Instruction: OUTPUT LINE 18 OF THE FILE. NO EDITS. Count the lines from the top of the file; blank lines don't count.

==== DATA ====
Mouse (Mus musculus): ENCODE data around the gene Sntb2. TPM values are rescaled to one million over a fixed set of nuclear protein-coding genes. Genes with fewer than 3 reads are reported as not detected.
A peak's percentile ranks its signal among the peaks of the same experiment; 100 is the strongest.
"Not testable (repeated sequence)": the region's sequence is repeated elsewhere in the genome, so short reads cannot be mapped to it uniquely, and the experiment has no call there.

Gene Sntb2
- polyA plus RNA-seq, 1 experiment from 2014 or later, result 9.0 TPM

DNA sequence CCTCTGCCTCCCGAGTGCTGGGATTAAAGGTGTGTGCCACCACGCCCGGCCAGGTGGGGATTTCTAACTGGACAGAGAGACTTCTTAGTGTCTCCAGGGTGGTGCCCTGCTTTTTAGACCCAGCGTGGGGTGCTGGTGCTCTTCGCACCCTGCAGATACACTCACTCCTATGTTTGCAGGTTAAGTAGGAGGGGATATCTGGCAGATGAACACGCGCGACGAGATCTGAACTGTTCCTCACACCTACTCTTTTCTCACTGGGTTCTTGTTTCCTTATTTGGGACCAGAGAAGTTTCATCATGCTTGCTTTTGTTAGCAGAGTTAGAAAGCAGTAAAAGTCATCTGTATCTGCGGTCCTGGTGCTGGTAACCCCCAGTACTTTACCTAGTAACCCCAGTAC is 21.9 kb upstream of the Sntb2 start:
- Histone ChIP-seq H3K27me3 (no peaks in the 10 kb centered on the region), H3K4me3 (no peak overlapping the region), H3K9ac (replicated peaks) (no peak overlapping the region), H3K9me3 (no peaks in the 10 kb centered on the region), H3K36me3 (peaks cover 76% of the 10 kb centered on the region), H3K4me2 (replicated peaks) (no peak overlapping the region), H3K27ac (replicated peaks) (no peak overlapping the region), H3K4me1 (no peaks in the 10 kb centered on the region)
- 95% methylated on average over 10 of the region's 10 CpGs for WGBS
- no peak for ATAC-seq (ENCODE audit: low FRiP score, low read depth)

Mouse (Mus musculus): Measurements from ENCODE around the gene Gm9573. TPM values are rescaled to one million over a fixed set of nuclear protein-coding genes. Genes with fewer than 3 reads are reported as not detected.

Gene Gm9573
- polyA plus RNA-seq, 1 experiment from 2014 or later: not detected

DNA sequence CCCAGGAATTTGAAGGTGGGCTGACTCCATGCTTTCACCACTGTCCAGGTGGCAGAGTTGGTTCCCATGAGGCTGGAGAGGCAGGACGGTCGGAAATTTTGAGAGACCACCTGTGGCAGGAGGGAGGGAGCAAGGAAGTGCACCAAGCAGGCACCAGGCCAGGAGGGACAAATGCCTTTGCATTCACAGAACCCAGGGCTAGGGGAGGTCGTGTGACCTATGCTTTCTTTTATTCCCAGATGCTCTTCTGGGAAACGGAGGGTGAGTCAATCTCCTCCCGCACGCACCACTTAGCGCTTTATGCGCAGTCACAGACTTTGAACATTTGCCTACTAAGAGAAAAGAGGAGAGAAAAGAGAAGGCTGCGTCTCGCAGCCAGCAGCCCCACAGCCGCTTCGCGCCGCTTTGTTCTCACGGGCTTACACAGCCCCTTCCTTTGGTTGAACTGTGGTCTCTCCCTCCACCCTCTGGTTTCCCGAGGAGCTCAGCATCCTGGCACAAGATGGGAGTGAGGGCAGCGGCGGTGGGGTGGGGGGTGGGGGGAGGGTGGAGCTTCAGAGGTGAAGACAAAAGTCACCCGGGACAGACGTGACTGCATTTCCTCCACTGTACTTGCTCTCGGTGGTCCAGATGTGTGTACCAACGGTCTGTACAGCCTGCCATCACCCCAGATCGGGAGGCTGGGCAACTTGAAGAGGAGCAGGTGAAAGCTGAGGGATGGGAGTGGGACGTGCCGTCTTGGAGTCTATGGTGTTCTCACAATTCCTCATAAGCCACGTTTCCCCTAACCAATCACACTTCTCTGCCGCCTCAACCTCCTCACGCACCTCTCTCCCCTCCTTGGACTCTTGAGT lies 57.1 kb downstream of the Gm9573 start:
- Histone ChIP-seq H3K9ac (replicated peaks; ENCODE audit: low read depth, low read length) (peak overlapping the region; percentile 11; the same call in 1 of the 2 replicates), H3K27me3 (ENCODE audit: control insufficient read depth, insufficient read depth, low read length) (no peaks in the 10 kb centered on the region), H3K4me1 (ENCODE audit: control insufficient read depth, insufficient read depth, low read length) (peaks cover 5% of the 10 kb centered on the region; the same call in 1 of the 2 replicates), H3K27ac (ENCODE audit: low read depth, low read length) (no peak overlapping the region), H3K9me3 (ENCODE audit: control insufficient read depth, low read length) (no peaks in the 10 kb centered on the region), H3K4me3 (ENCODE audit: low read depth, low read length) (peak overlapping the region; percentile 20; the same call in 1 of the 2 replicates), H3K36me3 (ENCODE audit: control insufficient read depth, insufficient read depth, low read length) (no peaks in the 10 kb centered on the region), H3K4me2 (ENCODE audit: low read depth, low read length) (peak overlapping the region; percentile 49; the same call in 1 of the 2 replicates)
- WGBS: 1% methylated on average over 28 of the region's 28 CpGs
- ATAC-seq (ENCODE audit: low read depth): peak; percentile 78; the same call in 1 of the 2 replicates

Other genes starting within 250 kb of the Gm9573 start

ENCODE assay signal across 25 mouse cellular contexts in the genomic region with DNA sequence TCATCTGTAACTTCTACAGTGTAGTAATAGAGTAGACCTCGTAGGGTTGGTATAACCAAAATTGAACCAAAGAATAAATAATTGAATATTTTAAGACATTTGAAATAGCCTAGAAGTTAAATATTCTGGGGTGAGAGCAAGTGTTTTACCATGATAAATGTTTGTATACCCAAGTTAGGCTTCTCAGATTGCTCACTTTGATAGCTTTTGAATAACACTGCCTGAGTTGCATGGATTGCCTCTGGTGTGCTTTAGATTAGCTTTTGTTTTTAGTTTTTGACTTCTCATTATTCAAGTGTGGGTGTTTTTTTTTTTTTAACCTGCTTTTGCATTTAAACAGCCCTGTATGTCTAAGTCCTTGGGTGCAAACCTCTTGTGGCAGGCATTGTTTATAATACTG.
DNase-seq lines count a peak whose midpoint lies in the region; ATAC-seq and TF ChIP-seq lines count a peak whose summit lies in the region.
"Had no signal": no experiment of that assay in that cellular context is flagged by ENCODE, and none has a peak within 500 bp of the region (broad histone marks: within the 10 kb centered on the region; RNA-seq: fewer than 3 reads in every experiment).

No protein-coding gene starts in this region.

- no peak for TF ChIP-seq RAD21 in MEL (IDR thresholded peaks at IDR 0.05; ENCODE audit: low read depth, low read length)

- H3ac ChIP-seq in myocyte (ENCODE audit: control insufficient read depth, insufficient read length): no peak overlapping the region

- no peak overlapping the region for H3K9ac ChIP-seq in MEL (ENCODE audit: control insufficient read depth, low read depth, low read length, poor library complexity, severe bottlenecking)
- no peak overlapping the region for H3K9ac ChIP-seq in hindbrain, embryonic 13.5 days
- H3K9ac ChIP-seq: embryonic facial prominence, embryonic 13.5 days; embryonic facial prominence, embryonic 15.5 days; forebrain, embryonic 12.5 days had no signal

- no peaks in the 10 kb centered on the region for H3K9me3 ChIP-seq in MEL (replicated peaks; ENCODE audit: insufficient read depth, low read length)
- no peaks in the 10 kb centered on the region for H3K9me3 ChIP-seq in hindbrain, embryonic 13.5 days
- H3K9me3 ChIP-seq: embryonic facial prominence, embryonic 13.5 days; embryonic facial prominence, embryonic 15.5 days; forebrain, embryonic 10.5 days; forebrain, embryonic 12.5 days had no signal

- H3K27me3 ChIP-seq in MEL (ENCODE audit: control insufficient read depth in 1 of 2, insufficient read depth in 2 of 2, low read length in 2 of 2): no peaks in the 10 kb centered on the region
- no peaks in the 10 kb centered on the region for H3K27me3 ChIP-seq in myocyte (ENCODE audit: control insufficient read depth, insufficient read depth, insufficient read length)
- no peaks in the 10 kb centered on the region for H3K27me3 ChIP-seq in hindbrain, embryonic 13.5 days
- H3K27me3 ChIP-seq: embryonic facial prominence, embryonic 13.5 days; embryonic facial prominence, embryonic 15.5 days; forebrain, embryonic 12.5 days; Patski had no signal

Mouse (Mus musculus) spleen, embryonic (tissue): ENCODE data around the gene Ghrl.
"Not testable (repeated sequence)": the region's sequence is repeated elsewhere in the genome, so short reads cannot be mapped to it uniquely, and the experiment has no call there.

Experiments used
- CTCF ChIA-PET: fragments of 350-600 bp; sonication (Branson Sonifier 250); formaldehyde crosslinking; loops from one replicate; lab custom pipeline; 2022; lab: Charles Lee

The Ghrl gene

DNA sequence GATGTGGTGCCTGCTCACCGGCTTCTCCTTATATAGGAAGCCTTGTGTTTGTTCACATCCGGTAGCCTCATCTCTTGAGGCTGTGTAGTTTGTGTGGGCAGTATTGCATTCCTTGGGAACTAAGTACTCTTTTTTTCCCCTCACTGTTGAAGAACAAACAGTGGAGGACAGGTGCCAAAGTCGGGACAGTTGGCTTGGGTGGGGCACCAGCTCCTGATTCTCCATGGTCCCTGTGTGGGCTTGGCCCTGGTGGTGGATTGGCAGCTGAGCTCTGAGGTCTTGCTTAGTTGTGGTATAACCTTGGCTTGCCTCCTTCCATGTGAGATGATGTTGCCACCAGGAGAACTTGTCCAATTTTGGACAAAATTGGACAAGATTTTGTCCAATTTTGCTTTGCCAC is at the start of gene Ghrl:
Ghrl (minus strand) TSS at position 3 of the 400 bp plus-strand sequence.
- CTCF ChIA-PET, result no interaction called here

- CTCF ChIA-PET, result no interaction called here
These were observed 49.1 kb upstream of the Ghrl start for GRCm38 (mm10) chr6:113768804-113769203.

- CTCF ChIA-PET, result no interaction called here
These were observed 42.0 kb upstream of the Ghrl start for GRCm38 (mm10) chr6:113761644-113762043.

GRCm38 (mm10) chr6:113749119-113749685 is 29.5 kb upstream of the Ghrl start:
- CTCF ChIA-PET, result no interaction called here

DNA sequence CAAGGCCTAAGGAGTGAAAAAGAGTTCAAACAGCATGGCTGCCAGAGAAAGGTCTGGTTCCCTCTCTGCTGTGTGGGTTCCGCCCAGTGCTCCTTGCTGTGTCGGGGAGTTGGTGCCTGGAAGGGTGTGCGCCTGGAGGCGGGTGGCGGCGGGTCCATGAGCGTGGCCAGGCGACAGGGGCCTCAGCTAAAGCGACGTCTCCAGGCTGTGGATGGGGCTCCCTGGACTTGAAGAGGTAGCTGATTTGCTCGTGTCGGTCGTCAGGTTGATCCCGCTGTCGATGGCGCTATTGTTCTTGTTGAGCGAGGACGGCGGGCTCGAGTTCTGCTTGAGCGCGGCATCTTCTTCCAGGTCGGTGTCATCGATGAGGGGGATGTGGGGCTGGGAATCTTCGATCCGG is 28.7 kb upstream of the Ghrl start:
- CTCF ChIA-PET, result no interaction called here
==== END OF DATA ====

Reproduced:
ENCODE assay signal across 25 mouse cellular contexts in the genomic region with DNA sequence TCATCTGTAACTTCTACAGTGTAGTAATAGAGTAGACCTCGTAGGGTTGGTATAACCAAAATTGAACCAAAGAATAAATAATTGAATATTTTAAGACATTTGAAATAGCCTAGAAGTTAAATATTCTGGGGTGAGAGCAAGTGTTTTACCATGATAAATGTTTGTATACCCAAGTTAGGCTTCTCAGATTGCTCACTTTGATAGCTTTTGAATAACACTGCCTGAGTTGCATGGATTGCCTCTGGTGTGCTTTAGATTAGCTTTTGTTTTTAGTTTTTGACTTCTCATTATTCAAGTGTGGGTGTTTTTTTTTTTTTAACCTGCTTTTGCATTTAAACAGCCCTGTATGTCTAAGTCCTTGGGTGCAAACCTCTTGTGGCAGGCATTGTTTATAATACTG.